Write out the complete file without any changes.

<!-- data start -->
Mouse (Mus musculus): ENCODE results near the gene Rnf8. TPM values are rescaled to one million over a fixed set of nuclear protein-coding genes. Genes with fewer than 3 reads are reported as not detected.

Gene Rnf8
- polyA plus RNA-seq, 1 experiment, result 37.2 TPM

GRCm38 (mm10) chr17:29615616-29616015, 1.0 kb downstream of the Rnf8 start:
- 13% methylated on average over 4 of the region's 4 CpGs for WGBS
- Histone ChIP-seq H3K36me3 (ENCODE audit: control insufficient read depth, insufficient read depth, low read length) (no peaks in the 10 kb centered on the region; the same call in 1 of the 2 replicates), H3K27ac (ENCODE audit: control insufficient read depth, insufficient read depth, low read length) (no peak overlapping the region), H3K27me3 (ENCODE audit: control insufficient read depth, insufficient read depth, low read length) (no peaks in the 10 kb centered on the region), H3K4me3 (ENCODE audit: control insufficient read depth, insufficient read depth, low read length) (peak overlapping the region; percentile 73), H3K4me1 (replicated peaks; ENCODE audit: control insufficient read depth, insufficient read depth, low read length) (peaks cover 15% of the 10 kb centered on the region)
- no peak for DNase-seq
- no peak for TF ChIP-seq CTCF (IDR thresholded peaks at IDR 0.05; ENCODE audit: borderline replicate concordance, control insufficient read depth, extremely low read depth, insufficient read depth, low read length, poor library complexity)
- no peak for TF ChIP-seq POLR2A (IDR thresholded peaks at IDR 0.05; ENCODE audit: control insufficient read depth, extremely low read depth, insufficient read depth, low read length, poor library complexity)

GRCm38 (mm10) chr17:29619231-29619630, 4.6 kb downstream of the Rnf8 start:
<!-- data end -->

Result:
Mouse (Mus musculus): ENCODE results near the gene Rnf8. TPM values are rescaled to one million over a fixed set of nuclear protein-coding genes. Genes with fewer than 3 reads are reported as not detected.

Gene Rnf8
- polyA plus RNA-seq, 1 experiment, result 37.2 TPM

GRCm38 (mm10) chr17:29615616-29616015, 1.0 kb downstream of the Rnf8 start:
- 13% methylated on average over 4 of the region's 4 CpGs for WGBS
- Histone ChIP-seq H3K36me3 (ENCODE audit: control insufficient read depth, insufficient read depth, low read length) (no peaks in the 10 kb centered on the region; the same call in 1 of the 2 replicates), H3K27ac (ENCODE audit: control insufficient read depth, insufficient read depth, low read length) (no peak overlapping the region), H3K27me3 (ENCODE audit: control insufficient read depth, insufficient read depth, low read length) (no peaks in the 10 kb centered on the region), H3K4me3 (ENCODE audit: control insufficient read depth, insufficient read depth, low read length) (peak overlapping the region; percentile 73), H3K4me1 (replicated peaks; ENCODE audit: control insufficient read depth, insufficient read depth, low read length) (peaks cover 15% of the 10 kb centered on the region)
- no peak for DNase-seq
- no peak for TF ChIP-seq CTCF (IDR thresholded peaks at IDR 0.05; ENCODE audit: borderline replicate concordance, control insufficient read depth, extremely low read depth, insufficient read depth, low read length, poor library complexity)
- no peak for TF ChIP-seq POLR2A (IDR thresholded peaks at IDR 0.05; ENCODE audit: control insufficient read depth, extremely low read depth, insufficient read depth, low read length, poor library complexity)

GRCm38 (mm10) chr17:29619231-29619630, 4.6 kb downstream of the Rnf8 start: